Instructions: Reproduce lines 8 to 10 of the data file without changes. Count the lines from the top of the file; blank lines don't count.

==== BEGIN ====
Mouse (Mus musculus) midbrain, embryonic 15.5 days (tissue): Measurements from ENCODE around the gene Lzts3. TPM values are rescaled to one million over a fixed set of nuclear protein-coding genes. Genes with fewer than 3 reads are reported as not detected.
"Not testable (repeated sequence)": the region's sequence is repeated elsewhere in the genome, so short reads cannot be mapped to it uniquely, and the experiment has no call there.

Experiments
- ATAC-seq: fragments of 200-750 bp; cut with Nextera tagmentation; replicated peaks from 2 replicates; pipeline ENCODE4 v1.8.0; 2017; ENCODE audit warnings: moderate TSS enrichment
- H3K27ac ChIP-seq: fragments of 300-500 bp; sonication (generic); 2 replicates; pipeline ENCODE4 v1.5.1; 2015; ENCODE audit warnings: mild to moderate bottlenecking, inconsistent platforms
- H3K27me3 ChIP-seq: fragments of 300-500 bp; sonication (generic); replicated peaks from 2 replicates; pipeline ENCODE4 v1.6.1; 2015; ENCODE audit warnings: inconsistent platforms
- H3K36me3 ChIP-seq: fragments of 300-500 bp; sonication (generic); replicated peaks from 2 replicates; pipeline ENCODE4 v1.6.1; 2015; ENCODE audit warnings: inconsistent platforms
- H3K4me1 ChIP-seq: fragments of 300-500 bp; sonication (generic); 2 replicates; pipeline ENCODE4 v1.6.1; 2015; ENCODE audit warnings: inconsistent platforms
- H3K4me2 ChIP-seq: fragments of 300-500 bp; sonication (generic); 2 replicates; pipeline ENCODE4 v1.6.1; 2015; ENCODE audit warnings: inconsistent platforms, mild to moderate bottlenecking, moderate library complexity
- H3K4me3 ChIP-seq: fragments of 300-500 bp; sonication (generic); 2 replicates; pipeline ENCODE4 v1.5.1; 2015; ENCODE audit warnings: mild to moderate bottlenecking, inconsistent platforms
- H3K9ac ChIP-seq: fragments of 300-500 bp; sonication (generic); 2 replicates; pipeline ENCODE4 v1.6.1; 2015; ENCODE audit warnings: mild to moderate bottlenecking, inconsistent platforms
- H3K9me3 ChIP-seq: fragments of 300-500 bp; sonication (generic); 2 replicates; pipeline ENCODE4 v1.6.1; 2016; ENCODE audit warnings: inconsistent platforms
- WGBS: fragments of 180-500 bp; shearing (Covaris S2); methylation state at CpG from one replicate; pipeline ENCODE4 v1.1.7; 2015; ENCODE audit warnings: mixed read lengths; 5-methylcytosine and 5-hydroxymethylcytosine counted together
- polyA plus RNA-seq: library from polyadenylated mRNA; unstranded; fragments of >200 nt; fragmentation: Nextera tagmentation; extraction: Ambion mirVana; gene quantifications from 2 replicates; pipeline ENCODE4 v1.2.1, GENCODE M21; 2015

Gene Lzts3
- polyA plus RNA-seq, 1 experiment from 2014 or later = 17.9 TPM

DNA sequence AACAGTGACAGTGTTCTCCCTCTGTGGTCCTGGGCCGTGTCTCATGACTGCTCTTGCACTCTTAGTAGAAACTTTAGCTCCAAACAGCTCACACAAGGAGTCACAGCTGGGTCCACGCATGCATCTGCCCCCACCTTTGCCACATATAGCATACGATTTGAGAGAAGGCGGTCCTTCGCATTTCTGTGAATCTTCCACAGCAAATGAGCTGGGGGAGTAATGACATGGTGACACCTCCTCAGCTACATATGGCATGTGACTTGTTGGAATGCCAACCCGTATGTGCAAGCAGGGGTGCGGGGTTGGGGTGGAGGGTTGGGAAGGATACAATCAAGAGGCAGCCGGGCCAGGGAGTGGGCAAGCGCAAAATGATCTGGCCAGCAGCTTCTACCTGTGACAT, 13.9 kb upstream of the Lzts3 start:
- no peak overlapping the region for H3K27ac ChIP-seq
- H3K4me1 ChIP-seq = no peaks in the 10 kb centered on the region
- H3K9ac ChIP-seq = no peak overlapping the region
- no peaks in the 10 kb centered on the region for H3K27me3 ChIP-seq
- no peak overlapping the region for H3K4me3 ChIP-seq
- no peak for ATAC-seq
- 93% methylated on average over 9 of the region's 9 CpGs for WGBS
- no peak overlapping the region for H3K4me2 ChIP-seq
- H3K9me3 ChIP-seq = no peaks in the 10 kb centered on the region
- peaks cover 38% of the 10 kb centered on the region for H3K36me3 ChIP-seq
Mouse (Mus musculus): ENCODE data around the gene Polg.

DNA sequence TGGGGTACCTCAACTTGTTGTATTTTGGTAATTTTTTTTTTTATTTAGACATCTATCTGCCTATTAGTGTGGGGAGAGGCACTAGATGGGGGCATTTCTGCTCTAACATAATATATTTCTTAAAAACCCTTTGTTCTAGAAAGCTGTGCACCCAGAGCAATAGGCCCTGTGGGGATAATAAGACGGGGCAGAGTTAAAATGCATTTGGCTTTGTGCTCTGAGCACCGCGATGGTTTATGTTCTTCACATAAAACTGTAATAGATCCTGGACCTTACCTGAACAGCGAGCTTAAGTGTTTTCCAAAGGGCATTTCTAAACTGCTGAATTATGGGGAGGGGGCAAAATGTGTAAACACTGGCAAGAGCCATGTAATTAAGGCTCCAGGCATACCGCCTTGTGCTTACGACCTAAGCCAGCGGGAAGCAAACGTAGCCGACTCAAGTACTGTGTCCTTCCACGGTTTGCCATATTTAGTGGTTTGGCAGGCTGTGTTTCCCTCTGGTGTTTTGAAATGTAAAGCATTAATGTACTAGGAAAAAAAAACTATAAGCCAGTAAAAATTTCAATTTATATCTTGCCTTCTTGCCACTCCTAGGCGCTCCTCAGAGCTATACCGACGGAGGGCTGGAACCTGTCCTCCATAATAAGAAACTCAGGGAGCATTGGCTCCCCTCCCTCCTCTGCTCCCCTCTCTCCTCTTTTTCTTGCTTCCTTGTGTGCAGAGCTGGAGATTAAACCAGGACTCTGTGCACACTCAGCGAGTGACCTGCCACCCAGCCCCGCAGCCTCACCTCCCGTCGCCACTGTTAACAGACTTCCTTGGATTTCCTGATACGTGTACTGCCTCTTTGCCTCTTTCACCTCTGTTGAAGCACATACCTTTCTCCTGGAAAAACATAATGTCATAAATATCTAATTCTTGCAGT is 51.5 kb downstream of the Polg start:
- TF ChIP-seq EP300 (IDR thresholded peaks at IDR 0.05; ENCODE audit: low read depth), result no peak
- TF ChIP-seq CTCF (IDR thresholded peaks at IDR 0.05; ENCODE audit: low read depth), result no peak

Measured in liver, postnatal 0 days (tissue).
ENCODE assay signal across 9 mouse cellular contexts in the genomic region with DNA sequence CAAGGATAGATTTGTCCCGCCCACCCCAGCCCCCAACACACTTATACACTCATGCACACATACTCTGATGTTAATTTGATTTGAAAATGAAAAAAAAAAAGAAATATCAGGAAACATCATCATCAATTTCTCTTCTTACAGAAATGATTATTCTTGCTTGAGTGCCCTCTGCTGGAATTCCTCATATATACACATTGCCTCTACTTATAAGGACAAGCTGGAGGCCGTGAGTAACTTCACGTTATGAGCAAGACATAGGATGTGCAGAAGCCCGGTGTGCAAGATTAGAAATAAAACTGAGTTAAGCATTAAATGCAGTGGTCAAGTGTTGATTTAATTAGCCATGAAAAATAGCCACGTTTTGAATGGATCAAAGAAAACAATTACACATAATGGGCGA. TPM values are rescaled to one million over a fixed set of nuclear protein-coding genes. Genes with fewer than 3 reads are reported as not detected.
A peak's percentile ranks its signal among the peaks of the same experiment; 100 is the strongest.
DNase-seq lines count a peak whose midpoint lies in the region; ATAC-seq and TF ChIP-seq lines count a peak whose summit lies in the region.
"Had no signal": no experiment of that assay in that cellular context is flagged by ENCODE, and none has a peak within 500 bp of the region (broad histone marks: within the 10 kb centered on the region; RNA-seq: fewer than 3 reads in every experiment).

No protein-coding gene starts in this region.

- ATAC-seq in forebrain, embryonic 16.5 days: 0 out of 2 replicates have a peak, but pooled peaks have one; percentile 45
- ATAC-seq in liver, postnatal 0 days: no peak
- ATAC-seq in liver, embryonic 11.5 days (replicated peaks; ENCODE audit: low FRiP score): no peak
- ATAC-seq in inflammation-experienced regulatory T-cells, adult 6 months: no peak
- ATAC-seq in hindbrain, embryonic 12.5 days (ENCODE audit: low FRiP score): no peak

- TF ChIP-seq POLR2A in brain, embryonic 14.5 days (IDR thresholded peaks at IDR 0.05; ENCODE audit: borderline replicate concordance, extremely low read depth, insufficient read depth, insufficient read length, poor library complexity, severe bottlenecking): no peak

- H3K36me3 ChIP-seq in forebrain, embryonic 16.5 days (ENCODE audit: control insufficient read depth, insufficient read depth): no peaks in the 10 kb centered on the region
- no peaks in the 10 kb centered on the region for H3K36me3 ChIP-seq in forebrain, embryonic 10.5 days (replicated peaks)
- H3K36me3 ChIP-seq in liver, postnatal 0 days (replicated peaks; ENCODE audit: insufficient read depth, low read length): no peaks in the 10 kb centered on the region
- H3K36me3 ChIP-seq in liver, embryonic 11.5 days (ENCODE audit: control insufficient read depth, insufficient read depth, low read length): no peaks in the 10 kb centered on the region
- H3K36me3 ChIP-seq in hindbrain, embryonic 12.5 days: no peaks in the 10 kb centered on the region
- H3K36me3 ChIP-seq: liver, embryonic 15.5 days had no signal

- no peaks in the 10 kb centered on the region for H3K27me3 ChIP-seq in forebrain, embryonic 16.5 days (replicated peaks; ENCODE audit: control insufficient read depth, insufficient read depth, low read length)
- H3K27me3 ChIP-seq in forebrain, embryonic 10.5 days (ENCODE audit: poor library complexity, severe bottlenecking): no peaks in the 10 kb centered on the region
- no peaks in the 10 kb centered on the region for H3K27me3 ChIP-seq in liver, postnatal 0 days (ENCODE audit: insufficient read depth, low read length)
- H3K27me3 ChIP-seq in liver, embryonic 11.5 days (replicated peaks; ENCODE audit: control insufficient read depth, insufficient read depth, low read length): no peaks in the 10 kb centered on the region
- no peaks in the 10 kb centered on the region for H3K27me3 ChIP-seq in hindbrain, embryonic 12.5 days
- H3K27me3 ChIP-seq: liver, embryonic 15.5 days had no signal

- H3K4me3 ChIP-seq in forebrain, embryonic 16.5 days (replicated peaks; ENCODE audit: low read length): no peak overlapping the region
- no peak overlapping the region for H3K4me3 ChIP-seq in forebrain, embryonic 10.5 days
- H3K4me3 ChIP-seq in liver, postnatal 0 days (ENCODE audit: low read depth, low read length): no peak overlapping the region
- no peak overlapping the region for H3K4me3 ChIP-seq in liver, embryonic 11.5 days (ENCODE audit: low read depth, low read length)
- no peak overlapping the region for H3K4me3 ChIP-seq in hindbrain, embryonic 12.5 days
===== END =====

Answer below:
- H3K4me1 ChIP-seq: fragments of 300-500 bp; sonication (generic); 2 replicates; pipeline ENCODE4 v1.6.1; 2015; ENCODE audit warnings: inconsistent platforms
- H3K4me2 ChIP-seq: fragments of 300-500 bp; sonication (generic); 2 replicates; pipeline ENCODE4 v1.6.1; 2015; ENCODE audit warnings: inconsistent platforms, mild to moderate bottlenecking, moderate library complexity
- H3K4me3 ChIP-seq: fragments of 300-500 bp; sonication (generic); 2 replicates; pipeline ENCODE4 v1.5.1; 2015; ENCODE audit warnings: mild to moderate bottlenecking, inconsistent platforms